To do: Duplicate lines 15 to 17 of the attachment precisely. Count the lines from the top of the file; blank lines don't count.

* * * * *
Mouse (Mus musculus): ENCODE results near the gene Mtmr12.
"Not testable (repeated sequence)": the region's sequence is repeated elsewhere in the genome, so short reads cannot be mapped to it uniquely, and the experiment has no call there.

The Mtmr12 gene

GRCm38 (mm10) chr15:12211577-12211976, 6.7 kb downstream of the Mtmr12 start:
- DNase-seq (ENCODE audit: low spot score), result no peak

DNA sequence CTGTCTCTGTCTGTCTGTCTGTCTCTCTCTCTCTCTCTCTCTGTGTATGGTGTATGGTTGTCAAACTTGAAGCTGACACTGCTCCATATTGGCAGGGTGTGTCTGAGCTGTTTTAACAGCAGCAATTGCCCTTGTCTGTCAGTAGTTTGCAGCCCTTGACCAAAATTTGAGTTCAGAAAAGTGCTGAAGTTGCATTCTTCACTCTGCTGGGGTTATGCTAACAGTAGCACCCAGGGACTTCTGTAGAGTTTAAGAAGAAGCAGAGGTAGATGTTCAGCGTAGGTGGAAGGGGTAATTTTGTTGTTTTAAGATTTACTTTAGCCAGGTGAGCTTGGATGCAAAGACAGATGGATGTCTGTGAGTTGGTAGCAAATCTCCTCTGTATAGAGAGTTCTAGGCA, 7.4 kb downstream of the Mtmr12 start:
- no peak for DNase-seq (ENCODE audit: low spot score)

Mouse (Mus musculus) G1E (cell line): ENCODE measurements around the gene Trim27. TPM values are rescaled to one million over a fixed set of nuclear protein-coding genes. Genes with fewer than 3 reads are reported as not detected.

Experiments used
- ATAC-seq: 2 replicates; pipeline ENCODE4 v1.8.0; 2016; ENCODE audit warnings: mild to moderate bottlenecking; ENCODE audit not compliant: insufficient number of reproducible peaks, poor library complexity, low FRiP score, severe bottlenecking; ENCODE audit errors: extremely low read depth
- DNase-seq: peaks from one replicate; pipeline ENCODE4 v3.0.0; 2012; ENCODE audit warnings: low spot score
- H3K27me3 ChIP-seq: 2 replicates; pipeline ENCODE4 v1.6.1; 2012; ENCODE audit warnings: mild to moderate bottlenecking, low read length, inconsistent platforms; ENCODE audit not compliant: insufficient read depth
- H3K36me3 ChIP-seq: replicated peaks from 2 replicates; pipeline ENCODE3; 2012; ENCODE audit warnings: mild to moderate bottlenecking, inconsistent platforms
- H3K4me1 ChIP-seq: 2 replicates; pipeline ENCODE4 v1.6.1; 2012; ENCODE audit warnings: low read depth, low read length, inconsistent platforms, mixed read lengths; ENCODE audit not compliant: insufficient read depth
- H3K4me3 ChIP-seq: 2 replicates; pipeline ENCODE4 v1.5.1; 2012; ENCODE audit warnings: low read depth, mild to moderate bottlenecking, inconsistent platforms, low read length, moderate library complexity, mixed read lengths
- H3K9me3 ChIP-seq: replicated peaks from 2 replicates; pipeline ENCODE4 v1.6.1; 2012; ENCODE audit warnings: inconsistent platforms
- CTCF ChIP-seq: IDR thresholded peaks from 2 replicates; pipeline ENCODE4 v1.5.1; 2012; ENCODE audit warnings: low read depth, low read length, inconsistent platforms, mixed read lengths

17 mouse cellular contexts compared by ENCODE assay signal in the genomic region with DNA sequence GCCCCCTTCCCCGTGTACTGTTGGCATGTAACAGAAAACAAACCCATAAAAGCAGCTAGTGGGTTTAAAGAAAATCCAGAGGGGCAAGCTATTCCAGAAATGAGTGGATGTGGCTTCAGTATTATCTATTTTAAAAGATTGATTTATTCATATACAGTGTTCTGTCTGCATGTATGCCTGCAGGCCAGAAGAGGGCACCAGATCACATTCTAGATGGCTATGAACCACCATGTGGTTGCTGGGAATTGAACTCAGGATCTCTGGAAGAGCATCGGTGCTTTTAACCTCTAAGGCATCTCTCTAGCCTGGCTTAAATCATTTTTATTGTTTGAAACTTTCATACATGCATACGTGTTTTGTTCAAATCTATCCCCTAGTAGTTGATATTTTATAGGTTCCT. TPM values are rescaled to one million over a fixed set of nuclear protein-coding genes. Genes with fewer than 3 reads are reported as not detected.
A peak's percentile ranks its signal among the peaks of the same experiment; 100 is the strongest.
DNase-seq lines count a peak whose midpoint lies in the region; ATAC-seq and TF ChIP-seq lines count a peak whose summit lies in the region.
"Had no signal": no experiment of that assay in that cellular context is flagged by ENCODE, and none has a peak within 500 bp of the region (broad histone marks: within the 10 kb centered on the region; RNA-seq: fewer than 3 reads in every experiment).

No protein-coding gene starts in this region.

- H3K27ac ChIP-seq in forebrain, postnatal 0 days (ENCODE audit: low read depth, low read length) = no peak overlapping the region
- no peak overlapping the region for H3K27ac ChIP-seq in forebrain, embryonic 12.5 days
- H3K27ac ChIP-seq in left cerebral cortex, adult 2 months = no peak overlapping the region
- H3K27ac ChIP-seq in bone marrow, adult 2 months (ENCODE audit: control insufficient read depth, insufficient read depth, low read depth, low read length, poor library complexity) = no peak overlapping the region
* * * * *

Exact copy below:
- H3K4me3 ChIP-seq: 2 replicates; pipeline ENCODE4 v1.5.1; 2012; ENCODE audit warnings: low read depth, mild to moderate bottlenecking, inconsistent platforms, low read length, moderate library complexity, mixed read lengths
- H3K9me3 ChIP-seq: replicated peaks from 2 replicates; pipeline ENCODE4 v1.6.1; 2012; ENCODE audit warnings: inconsistent platforms
- CTCF ChIP-seq: IDR thresholded peaks from 2 replicates; pipeline ENCODE4 v1.5.1; 2012; ENCODE audit warnings: low read depth, low read length, inconsistent platforms, mixed read lengths